Going into the film, was there any gap between your opinion of how the military handled it, and what you found out as you were investigating the circumstances around Pat's death?

ABSOLUTELY. THAT'S a good question. Most people's understanding of how Pat died is wildly off the mark, because what was reported up to this point is what the government spread. It's a lie actually. This idea that it was the "fog of war" and that there were mistakes in terms of reporting--this is a cleverly disseminated lie that Dannie, Pat's mom, was able to unravel through years and years of investigative work.

We basically benefited from what she did. The government made a huge mistake when they gave her all these documents connected to Pat's death--3,500 pages of documents, almost all of them totally redacted. Never thinking that this woman, living in this little cabin in the Santa Cruz Mountains, would be able to make heads or tails out of what she was reading.

But she hooked up with Stan Goff, one of the original Delta Force guys. He's a retired Army Ranger. He's been in Haiti, Somalia, Vietnam. He's a really heavy-hitting Special Ops guy, and he was in Pat's platoon years before Pat was in there. And together, the two of them led the family in this investigation to uncover the truth. I think people are going to be shocked when they see how far off the mark the handed-down story has been.

LET'S GO to that because Mary Tillman says in the film that she feels that Pat's eventual death was the result of an "over-testosteroned" military force that just really wanted to shoot things and didn't take the time to actually see what they were doing--and then the cover-up happened in the aftermath of that.

Of course, she'd be the first to say that's her conjecture based on what she's been reading. I'm sure you've read on the Web that there are other people who draw more nefarious conclusions, such as that Pat was silenced because he was turning against the war. I know that can seem out there on the far reaches of the Internet, but at the same time, anytime somebody dies in such a manner and there's this cover-up, I think it's very natural that people wonder if there's a political reason.

I THINK it's really important not to engage in too much conjecture, but the point is that the people who killed Pat have never really been called to answer for their actions in a real court-martial, because the government didn't want to get to the bottom of things. The people who engaged in the conspiracy to cover it up and lied to the American people have never been called to account for their actions.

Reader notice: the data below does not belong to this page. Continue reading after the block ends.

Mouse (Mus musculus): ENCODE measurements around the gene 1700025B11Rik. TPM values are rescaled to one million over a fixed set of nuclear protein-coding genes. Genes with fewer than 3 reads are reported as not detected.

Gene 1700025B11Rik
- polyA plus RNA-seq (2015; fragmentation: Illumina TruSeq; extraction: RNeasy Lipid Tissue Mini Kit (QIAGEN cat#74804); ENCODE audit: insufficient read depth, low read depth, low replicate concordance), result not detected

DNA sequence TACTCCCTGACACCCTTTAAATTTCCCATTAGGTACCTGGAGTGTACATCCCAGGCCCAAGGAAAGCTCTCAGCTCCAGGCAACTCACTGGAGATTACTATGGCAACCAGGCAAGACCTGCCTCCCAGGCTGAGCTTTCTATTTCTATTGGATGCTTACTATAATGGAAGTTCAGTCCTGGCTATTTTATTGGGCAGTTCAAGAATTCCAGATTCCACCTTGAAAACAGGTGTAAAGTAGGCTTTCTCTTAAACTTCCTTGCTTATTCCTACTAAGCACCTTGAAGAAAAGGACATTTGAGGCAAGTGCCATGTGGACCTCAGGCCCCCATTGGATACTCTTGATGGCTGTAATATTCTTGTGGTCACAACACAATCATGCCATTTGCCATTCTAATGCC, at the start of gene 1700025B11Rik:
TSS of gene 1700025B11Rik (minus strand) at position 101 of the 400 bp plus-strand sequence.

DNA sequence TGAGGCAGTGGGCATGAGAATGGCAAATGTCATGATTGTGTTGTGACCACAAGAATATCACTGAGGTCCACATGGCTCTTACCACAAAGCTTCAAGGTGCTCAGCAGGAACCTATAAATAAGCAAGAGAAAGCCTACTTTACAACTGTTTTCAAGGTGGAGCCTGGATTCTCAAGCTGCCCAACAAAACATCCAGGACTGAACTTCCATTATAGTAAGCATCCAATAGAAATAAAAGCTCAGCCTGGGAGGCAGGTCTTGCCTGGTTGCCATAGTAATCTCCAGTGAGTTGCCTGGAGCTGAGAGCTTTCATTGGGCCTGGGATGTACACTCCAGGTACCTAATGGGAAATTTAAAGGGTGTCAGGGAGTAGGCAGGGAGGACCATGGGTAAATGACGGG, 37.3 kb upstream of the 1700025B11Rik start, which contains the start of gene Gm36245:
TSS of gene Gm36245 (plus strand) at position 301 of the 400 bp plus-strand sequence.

So as you said, there's more questions out there than there are answers. But the beginning point is that this was not what the government said. Even when I started working on this film three years ago, I had in my mind a kind of a "fog of war" scenario, where Pat just happened to be caught by an errant U.S. bullet in a chaotic, confusing ambush.

But it wasn't a chaotic, confusing ambush. In fact, there's very little proof, and a lot of questions, about whether there was even an ambush to begin with. And if there was, there was a couple of guys from a very, very far distance, popped off a couple rounds and ran--you know ran like hell.

And that was 10 minutes before Pat was shot. When Pat was actually shot, it was from 40 meters away. It was from a minute to two minutes of shooting, which is an ungodly amount of time. He had time to wave his hands, to throw a smoke grenade to indicate that he was a friendly.

And the guys who shot him, in their testimony, in some of these sham investigations, they admit that they knew they were shooting, that there were friendlies up on the hillside where Pat was. So there's just a lot of questions, and I think people are right to be trying to press for answers.

HAVE THERE ever been any answers given to why Pat's uniform was burned and why his military journal was destroyed?

NOT REALLY. The conjecture is that it was proof. U.S. military bullets have green tips. So it would have been immediately evident to anybody that he was killed by our own men, so it had to be destroyed.

But this was a conspiracy that was a bottom-up and a top-down conspiracy. The soldiers on the ground knew right away that it was a disaster--that they had killed the most famous enlisted man. But then something kicked in. The higher-ups kicked into gear within 24 hours. Everybody knew it was friendly fire.